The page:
Golf was Jeff’s game of choice. His love of the links and sponsorship of tournament and community events prompted Pinnacle Country Club to designate a series of events in his name. He played in the Quad-City Open as a pro-am, and today, the Marando Cup is played at the popular local golf club. Shortly after his death in 1987, Pinnacle renamed the 4th hole in Jeff’s honor.
Jeff’s culinary exploits were legendary. His specialties were crepes, barbecued chicken and ribs, and a home-made spaghetti sauce that was simply to die for. Plus, the man had a way with vegetables, including tomatoes, kohlrabi and onions which were home-grown in his backyard garden. In the late 1960s, Jeff’s annual summer community barbecue in the Marando’s parking lot was a must-attend daylong event, attracting hundreds.
After Jimmie passed in 1966, Jeff took on the responsibility of bringing in name entertainment. When Johnny Ukulele and his Hawaiian Review came to town in the summer of 1969, Jeff had several members of the Review stay at his place during a three-day engagement. Each morning he was up at 7, cooking for them all, preparing crepes and serving Johnny and his group outside on white linen tablecloths. Not getting home until 1 a.m. the previous evening didn’t phase him in the least. Jeff looked sharp and crisp each morning.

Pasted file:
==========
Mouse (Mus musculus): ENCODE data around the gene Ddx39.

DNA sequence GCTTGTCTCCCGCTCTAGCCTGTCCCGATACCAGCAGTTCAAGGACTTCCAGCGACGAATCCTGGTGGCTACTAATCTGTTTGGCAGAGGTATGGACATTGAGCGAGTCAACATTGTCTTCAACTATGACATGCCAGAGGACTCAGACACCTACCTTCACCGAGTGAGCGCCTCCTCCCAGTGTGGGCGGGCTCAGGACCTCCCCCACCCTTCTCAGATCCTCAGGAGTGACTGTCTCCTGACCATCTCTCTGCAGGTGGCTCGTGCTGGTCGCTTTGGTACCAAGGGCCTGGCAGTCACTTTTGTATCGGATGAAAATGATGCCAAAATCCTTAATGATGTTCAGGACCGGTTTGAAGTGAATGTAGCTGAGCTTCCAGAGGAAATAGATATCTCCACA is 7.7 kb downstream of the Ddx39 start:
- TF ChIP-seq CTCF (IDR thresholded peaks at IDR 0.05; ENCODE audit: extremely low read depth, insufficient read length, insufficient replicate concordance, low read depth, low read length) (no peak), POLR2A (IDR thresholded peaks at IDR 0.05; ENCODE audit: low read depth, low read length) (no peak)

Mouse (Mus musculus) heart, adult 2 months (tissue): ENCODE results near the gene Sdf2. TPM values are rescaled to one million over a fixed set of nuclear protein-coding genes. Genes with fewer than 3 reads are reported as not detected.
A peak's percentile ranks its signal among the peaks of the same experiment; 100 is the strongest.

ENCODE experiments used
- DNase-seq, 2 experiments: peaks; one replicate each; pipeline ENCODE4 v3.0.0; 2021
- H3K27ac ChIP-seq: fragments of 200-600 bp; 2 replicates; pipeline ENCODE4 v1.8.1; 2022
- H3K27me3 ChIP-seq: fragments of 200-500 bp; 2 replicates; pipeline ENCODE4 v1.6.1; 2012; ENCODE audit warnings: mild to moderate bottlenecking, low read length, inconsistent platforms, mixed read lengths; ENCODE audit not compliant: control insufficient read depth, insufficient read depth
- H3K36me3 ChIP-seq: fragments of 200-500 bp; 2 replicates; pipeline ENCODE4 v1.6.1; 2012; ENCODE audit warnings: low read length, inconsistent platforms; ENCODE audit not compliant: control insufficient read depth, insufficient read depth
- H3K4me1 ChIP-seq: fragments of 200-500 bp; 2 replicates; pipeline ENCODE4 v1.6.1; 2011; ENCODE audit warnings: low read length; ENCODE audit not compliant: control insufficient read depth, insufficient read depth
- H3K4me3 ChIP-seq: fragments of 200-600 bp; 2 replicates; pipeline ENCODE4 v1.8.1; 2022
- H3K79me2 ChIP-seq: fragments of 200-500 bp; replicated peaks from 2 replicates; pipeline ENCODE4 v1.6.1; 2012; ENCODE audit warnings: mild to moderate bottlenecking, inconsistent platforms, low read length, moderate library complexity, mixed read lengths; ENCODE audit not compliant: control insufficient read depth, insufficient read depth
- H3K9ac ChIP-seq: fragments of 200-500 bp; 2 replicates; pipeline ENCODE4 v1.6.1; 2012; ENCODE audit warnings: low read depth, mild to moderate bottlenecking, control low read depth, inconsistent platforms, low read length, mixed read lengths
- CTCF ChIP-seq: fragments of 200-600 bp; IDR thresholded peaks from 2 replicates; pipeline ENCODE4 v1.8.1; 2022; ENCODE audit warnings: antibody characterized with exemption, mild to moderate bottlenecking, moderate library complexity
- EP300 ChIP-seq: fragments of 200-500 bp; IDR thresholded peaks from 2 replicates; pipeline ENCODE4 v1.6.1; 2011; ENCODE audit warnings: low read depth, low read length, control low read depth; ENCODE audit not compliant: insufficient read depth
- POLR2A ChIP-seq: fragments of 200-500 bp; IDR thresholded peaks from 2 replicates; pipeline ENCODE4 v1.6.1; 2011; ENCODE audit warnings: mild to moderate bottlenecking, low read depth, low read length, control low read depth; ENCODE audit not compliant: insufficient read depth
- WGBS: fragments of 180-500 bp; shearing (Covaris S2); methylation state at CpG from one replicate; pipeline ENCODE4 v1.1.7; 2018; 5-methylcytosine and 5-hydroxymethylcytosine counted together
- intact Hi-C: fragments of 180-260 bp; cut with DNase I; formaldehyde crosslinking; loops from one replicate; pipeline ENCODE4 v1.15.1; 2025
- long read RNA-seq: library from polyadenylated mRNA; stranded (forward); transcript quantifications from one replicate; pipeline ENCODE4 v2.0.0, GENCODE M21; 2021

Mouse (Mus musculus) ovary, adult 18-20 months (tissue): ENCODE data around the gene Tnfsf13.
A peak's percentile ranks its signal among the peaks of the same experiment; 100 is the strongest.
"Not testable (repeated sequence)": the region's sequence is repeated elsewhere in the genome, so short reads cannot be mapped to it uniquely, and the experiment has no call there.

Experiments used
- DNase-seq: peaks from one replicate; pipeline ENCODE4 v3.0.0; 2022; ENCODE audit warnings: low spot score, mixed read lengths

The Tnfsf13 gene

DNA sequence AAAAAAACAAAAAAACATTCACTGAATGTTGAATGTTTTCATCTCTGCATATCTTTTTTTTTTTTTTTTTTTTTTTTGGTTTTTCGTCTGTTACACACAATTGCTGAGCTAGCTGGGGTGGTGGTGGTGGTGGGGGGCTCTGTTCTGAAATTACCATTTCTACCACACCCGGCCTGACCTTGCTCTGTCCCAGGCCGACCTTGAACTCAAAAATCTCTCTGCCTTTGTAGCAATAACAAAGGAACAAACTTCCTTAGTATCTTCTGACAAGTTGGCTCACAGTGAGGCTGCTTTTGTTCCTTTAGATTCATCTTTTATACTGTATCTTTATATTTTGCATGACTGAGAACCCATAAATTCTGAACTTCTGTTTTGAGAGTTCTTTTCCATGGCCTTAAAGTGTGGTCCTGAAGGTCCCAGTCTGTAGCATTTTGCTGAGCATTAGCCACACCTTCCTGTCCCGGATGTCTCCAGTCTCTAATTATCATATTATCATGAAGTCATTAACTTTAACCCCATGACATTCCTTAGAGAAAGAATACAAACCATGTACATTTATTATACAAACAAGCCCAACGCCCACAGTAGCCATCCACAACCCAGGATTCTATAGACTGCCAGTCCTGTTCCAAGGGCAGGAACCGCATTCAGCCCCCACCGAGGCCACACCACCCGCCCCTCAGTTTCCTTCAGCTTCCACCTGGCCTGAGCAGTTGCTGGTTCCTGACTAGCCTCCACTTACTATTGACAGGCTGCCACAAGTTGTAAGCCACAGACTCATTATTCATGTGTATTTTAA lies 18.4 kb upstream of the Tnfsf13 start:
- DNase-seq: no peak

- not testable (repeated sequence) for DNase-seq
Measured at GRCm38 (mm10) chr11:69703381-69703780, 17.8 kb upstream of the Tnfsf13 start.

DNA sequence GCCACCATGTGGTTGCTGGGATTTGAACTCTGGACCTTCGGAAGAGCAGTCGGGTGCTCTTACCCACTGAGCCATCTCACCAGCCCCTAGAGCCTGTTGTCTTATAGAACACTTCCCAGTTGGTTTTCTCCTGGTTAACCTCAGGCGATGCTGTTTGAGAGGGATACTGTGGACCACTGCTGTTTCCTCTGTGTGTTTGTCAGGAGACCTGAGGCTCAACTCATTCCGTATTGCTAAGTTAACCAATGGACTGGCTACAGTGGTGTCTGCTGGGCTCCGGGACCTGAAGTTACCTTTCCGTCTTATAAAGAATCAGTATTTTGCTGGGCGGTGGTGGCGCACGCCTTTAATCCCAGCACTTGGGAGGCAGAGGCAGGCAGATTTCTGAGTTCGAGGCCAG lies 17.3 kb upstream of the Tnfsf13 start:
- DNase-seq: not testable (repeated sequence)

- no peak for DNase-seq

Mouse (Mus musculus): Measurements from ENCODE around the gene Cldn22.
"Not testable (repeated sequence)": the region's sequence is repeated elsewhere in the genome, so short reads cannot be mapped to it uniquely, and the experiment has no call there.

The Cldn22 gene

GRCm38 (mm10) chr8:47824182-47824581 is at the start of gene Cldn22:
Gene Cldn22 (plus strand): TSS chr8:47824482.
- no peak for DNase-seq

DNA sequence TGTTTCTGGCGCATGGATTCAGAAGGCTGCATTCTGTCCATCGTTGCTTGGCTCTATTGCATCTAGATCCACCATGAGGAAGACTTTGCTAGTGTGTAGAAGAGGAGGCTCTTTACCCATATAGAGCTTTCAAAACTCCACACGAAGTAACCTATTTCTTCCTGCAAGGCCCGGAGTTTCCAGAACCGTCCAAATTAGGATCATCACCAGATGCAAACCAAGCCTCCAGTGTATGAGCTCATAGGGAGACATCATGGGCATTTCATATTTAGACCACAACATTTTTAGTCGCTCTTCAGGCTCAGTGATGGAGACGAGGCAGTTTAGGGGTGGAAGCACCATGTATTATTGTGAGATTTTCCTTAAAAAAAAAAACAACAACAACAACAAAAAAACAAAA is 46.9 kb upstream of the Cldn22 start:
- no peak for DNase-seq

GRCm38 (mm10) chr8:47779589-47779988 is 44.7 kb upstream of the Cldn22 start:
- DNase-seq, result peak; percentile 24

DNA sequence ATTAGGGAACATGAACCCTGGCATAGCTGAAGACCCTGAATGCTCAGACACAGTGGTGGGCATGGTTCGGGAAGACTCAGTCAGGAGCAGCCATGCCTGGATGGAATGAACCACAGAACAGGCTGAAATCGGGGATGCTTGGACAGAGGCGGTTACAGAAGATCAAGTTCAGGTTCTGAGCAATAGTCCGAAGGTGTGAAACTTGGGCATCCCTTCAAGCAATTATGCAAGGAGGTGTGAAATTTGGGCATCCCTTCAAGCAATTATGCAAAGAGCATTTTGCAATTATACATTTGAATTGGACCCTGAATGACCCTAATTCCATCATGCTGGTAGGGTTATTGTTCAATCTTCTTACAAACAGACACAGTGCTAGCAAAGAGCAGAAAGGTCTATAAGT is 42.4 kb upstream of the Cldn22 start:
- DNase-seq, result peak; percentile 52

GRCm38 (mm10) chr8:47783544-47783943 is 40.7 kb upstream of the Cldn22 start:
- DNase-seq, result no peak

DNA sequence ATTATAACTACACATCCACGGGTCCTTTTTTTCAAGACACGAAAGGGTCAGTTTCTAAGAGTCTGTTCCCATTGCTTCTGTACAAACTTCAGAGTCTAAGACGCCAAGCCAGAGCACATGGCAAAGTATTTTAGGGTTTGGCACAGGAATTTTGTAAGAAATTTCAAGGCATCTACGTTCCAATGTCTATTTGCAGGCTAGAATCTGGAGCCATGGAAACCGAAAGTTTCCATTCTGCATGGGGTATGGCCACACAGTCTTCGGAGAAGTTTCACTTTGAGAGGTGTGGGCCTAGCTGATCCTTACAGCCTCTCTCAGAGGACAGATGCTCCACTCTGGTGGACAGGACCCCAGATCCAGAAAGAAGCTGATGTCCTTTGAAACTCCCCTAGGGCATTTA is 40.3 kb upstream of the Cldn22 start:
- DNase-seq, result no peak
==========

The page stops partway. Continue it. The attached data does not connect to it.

In 1983, he was named Man of the Year by the Milan Chamber of Commerce. Jeff was a member of the American Legion and Veterans of War, Moline Elks Club, Travelers Protective Association, and Pinnacle Country Club. In later years, Jeff was often seen hanging out at Pinnacle with old friends, or the Town and Country, near where Zayre’s Department Store once resided in Rock Island.
On May 21, 1987, Jeff Marando died of cancer two months short of his 76th birthday. A few weeks later, Bill Wundram of the Quad City Times penned a column aptly titled Exquisite, a word which is proudly emblazoned on Jeff’s tombstone at Calvary Cemetery, Rock Island. Belle, to whom he was married for 35 years, preceded him in death on March 27, 1980.